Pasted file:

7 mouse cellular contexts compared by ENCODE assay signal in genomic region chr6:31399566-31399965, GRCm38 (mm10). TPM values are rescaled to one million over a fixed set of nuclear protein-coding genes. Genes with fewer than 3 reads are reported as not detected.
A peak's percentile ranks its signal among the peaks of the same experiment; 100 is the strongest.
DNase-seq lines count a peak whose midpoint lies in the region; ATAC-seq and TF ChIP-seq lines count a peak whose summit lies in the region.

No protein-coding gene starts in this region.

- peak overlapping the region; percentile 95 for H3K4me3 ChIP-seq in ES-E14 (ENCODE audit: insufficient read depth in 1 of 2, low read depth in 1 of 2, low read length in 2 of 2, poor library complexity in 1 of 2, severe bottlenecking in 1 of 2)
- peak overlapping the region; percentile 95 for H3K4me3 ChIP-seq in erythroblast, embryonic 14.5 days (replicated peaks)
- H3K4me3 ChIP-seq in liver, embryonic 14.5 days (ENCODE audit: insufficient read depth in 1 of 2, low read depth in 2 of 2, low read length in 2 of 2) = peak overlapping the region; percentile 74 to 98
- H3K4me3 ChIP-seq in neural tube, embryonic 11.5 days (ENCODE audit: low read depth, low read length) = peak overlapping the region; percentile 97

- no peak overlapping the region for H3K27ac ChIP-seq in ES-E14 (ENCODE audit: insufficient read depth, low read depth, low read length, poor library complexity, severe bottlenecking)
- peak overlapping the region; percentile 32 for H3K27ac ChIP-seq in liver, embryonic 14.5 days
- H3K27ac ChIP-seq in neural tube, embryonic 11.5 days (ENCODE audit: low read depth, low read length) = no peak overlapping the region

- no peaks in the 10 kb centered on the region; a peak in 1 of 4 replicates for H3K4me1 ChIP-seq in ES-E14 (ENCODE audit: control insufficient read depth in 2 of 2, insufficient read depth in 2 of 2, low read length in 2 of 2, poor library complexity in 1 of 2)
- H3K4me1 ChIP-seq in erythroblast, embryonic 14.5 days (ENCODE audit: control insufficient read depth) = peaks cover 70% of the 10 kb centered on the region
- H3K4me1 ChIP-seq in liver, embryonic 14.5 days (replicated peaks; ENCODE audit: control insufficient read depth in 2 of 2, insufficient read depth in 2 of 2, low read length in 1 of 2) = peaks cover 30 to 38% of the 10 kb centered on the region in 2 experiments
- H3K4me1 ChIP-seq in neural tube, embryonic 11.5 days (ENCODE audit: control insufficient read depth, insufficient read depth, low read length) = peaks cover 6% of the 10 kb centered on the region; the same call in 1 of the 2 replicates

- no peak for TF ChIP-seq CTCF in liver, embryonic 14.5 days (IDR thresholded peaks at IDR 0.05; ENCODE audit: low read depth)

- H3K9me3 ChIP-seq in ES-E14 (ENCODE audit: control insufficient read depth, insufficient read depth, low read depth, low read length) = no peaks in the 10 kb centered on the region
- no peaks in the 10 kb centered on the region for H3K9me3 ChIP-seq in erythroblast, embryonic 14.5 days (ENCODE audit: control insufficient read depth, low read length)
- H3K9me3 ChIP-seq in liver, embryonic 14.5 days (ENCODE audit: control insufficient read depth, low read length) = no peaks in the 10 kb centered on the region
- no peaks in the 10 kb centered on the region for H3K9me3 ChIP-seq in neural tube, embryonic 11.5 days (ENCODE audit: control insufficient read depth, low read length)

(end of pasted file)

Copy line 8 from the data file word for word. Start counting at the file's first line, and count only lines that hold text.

- H3K4me3 ChIP-seq in neural tube, embryonic 11.5 days (ENCODE audit: low read depth, low read length) = peak overlapping the region; percentile 97